Long term pain 'a struggle for 30%'

Conditions Image copyright Thinkstock
Image caption Chronic illnesses affect an estimated 800,000 people in Wales

Nearly a third of adults in Wales are struggling to cope with the pain and symptoms of long-term health conditions, according to a new study.

Those with mental health or neurological conditions were least likely to have developed ways of living with their illness.

A study of 15,687 adults has been analysed at Heriot-Watt University.

The Welsh government said it was working with charities on a patient guide for those with chronic illnesses.

The study, published in the International Journal of Cardiology and based on research in 2012, found:

  • Around 30% struggle with the mental and physical pains associated with a chronic illness
  • 10% reporting untreated depressive or anxious symptoms.
  • 20% said they had found ways of coping with their condition.

Chronic illnesses affect an estimated 800,000 people in Wales and are a growing problem for the NHS as the population gets older.

Dr Ivy Shiue, assistant professor of environmental health at Heriot-Watt University in Edinburgh, said people who had not learnt to live with symptoms experienced worse quality of life and the risks were especially high for those with mental health conditions.

"These patients may start to lose hope and their sense of identity, ultimately leading to a feeling of fear, hopelessness and despair at their condition," she said.

CASE STUDY: Lisa Welch, from Cwmfelinfach, Caerphilly County, has suffered with depression but got help through a self-management programme and mental health charity Gofal.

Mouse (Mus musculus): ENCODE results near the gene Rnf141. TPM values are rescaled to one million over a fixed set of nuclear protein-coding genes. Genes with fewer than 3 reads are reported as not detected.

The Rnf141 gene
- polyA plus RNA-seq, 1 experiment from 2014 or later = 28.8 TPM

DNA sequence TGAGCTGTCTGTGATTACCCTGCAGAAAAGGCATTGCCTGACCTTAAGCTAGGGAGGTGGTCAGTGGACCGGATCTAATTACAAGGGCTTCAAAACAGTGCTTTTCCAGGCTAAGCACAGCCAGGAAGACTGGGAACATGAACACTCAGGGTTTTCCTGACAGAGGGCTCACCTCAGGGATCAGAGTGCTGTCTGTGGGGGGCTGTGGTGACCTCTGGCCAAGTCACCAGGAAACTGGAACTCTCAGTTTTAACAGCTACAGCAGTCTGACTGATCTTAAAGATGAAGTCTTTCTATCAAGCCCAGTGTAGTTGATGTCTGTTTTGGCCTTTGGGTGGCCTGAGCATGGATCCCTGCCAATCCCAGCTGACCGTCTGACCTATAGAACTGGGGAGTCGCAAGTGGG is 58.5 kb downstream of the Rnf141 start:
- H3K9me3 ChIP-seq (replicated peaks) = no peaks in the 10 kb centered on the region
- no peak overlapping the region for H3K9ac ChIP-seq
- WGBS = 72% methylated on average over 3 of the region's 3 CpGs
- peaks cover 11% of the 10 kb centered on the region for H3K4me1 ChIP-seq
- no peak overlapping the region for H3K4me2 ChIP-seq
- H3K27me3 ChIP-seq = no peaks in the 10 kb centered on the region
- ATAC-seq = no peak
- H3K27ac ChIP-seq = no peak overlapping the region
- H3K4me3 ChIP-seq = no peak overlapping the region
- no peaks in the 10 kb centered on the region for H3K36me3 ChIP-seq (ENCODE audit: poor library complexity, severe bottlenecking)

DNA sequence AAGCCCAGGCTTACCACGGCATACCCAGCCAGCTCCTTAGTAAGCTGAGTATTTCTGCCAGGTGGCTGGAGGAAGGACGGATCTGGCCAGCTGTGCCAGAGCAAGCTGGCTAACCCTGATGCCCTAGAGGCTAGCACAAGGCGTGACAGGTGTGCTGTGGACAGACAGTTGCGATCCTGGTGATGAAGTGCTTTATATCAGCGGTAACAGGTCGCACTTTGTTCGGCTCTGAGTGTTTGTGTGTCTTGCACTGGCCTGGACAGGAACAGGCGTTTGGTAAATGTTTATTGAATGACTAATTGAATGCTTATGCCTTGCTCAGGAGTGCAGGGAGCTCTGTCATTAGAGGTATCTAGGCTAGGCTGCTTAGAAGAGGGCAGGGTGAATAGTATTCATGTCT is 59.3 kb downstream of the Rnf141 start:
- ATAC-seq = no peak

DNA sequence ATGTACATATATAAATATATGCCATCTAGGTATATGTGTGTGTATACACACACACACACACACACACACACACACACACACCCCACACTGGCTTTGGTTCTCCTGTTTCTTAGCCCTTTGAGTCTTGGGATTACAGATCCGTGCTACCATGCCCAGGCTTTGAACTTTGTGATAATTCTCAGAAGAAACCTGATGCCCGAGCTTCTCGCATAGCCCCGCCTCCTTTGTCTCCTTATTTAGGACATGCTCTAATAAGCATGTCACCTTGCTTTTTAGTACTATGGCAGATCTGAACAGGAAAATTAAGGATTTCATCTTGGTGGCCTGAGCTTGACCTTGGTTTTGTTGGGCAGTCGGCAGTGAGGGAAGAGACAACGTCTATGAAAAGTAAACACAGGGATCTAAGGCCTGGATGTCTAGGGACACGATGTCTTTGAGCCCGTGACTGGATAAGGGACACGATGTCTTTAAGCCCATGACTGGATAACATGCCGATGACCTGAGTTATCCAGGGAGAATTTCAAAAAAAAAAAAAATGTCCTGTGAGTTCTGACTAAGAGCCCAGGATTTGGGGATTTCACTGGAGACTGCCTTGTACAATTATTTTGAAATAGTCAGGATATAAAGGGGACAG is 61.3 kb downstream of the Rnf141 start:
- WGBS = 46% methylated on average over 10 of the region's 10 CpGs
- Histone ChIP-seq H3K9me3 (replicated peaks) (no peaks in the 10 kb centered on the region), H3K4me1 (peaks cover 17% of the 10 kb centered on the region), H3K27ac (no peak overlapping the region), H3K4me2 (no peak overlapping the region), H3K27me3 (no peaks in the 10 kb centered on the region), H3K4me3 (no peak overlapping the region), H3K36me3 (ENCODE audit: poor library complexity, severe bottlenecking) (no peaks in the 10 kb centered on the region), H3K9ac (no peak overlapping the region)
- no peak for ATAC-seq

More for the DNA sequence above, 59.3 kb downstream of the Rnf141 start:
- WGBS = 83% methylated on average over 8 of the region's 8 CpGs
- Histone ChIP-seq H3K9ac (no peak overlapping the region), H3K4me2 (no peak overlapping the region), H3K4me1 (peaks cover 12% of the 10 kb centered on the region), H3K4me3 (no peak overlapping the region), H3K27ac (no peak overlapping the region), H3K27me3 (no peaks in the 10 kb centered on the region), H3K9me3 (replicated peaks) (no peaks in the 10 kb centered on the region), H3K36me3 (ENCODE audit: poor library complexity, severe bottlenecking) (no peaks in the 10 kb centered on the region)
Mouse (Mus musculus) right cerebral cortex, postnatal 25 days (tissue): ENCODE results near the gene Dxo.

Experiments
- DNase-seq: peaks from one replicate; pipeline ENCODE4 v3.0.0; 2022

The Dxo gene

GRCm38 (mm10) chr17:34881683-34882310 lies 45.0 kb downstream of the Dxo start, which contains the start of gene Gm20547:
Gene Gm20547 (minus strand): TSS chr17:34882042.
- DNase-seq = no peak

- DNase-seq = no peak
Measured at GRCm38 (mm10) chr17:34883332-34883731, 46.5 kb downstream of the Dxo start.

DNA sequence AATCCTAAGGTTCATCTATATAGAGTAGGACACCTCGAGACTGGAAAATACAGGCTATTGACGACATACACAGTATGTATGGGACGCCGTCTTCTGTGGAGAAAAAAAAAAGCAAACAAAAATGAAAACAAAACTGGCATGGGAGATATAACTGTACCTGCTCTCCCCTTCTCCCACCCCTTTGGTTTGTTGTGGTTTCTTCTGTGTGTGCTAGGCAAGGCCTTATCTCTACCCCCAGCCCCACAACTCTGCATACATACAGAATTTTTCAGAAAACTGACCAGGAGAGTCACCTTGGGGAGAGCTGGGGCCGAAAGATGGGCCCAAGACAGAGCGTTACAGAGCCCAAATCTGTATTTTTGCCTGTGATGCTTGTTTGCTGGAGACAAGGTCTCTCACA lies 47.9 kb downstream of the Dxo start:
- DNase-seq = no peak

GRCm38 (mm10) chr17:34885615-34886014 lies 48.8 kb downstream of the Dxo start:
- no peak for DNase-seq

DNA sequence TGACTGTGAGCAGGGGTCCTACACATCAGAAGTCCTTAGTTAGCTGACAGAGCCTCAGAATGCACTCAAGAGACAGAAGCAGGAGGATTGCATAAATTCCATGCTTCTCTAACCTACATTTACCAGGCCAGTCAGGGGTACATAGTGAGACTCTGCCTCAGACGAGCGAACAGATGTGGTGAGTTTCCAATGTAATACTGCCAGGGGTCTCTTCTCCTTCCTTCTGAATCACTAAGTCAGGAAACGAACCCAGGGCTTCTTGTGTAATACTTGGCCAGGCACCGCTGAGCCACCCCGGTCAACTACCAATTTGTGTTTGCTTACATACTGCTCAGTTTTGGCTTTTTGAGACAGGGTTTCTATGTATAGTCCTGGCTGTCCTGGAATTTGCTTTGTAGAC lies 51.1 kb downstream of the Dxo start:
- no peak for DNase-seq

Media playback is unsupported on your device
Media captionLisa Welch, of Cwmfelinfach, says she took control of her depression after 19 years

"I've had mental health problems for 19 years but it got worse. I had a bad divorce and I couldn't cope. I wouldn't get dressed, I wouldn't go out, wash or shower, it all spiralled out of control from there and it made me feel worse.

"I just didn't want to be here. But I have two boys and that kept me going."

"It was only when I had rent arrears and then I was offered help and got introduced to Gofal. Dealing with my bills with the help of my support worker was a big weight off my shoulders."

The Welsh government said people living with long-term health conditions could benefit from working with medical professionals to help manage their health and wellbeing.

"This can also help to inform them about the support available to them from both the NHS and voluntary organisations," said a spokesperson.

A guide for patients is also being developed with the Long Term Conditions Alliance Cymru.

Related Topics

More on this story

Related Internet links

The BBC is not responsible for the content of external Internet sites